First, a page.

- As Virginia lawmakers debate Medicaid expansion, some are suggesting that nonprofit hospitals be taxed to pay for it, the Richmond Times-Dispatch reports.
- The state House plan calls for billions in federal dollars to expand Medicaid coverage plus a provider tax to help shoulder the state’s share of the costs. The tax was originally proposed by three nonprofit health systems, which saw it as a trade-off in the struggle to pay for charity care.
- Virginia’s proposal also includes a “kill switch” if the federal share dips below 90%, delmarva now reports. And it includes strict work requirements. The state government needs to approve a budget before July 1 to avert a shutdown.
Virginia is at its closest point to expanding Medicaid, and it’s an interesting twist in how states can fund such a move. Under the Affordable Care Act, states can expand Medicaid to provide benefits for low-income adults up to 138% of the federal poverty level.
Some studies find that Medicaid expansion improves population health. In a recent America’s Health Insurance Plans study, adult Medicaid beneficiaries were nearly five times more likely and children four times more likely to have a “consistent source of healthcare” compared to those without Medicaid. Not only did Medicaid increase access to healthcare, but adults and children enrolled in the program were more likely to receive preventive care services as well.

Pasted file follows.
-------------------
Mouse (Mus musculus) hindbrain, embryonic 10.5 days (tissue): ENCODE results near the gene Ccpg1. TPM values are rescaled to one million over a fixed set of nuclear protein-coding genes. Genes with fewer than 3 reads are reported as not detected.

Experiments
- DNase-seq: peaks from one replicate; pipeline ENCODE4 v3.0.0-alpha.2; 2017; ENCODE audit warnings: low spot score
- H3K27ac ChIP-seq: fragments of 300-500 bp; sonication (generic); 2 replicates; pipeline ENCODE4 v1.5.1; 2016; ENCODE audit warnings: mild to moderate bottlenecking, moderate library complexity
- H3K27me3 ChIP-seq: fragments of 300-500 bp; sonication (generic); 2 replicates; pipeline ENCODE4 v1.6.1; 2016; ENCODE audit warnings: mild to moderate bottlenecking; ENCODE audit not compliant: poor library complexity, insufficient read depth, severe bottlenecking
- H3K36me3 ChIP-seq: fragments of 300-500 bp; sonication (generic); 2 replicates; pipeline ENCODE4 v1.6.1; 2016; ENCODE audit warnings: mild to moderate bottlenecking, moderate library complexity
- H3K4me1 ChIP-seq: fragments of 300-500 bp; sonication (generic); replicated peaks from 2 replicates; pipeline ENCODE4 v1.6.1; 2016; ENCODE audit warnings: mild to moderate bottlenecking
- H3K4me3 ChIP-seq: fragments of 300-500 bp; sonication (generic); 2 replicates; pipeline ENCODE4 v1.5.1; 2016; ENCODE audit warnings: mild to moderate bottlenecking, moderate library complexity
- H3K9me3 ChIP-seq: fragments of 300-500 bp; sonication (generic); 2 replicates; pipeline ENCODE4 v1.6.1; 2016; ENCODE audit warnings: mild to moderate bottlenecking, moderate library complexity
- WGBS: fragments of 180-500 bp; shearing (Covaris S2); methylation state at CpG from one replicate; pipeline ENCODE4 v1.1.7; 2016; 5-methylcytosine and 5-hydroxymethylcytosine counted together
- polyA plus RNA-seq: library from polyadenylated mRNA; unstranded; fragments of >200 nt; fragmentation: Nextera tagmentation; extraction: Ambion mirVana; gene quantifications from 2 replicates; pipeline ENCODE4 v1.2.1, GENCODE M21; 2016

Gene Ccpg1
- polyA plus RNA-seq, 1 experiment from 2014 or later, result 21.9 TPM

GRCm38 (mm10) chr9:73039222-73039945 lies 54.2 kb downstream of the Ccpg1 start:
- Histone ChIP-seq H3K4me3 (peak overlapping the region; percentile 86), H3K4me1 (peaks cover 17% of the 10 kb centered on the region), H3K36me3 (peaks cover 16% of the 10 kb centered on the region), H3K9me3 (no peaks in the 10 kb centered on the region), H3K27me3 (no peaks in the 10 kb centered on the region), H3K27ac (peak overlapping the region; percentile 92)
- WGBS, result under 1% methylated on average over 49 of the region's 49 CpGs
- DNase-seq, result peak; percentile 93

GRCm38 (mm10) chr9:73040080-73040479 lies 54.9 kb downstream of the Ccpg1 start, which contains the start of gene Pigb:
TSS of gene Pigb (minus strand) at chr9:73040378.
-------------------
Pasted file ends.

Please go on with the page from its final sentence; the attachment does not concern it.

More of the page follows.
However, states are increasingly looking at restrictions like work requirements and mandatory premiums to cushion their costs of expanding the program. In January, Kentucky became the first state to impose work requirements for people enrolled in Medicaid under a policy shift by the Trump administration. Many states that have resisted Medicaid expansion in the past are now considering doing so, hoping it will move more people off Medicaid and into the workforce. Research has shown, however, that most Medicaid beneficiaries already work.
Another contentious topic is how much community benefit hospitals should be required to provide to justify their tax-exempt status. While the ACA included provisions encouraging nonprofits to increase community health benefits, a Health Affairs study found only modest changes in investment.
Between 2010 and 2014, average spending on community benefits by tax-exempt hospitals grew slightly from 7.6% to 8.1%. Most of that increase went toward charity care and not broader community health initiatives, according to the study.
If Virginia approves Medicaid expansion, it would join 33 other states that have broadened their programs. Maine lost its chance to expand the program this year when Gov. Paul LePage missed last month’s deadline to present an expansion plan.